Faculty Senate Meeting

November 19, 1996


Present: M. Abbott, J. Brunski, B. Carlson, A. Desrochers, R. Franklin, M. Goldberg, J. Haddock, G. Handelman, M. Hanna, T. Harrison, G. Judd, M. Kalsher, J. Newell, B. Racicot, E. Rogers, A. Wallace


Guests: R. Burnham, V. Gregg, S. Molloy, M. Galbraith, K. Trout


Announcements and Approval of Minutes

The Minutes of the October 22, 1996 Faculty Senate Meeting, as amended, were unanimously approved.


Faculty Senate Planning & Resources Committee – Professor Edwin Rogers


Topic 1: Rensselaer Satellite Video Program (RSVP) Financing Proposed Changes


RSVP generates significant revenue for the institute by arranging performance incentives at several different levels.  Departments receive a sliding scale percentage (0-47%) of revenues based on RSVP registration for the course.  Faculty compensations and TA support will be assigned by the department from this income.  The Institute will receive a sliding scale percentage (0-12%) of revenues.  RSVP will retain remaining revenues for marketing and operational expenses.  RSVP will assign 5% of all revenues for capital and R&D investments.  The incentive structure is designed to motivate departments to seek new outreach business through distance education as well as to make such education part of Rensselaer’s core business.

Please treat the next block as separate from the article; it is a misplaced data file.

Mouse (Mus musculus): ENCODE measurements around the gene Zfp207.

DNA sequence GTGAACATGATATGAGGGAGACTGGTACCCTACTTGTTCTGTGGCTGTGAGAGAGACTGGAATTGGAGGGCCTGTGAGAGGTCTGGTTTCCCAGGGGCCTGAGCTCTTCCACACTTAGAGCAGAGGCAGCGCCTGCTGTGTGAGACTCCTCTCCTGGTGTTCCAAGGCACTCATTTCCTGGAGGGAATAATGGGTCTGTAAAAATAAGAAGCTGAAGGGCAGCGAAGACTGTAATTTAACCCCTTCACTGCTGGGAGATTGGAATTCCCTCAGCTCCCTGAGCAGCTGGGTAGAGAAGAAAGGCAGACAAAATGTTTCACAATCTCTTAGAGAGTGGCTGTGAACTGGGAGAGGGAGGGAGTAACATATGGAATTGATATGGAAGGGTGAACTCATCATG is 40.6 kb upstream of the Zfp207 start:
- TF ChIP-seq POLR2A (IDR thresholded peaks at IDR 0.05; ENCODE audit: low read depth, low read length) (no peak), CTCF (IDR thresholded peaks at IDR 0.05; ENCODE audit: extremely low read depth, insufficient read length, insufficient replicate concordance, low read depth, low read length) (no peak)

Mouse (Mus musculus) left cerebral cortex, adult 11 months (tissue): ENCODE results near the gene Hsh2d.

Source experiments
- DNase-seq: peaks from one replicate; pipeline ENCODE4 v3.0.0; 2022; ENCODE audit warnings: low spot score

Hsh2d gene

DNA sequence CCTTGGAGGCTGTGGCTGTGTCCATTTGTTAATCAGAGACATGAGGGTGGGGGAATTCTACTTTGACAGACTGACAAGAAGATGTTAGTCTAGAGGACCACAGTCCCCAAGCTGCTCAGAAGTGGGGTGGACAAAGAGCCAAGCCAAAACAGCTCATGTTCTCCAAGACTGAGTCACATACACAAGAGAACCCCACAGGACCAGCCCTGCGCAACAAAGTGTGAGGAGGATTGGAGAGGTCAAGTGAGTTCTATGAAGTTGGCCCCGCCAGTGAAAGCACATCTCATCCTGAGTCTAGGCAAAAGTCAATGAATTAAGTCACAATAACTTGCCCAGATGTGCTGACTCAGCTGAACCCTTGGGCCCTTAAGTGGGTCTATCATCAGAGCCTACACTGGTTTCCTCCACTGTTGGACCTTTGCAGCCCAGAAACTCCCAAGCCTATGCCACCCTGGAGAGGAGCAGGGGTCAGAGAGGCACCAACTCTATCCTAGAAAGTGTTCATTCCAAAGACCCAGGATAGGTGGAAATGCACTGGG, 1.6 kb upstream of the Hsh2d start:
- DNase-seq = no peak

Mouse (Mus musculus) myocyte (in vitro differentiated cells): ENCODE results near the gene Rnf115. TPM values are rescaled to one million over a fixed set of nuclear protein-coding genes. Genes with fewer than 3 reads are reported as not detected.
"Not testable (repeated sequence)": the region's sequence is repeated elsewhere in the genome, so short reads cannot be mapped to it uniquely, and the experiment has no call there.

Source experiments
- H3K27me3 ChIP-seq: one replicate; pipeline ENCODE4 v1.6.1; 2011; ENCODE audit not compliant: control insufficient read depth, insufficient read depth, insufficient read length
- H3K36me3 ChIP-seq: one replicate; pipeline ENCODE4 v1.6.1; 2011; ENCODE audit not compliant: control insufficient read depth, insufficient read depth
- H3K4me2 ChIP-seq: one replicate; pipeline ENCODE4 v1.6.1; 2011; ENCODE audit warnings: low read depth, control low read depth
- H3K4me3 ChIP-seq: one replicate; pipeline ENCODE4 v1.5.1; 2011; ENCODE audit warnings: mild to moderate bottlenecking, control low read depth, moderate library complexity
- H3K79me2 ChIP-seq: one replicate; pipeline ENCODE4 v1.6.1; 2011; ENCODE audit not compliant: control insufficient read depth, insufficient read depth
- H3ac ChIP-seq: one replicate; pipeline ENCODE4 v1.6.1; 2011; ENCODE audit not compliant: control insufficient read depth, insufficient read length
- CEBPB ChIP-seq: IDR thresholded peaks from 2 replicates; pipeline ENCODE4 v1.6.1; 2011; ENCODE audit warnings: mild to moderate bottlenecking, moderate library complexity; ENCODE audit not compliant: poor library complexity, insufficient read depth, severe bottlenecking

Concerns of the Faculty Senate Planning and Resources Committee concerning RSVP:

  • The disincentive for small enrollment courses could lead to missed opportunities for programs and courses with modest prospects but high intrinsic value relative to Rensselaer’s mission.
  • The potential for inequities which might be brought about by new departmental autonomy.


Faculty Senate Planning and Resources Committee Recommendations: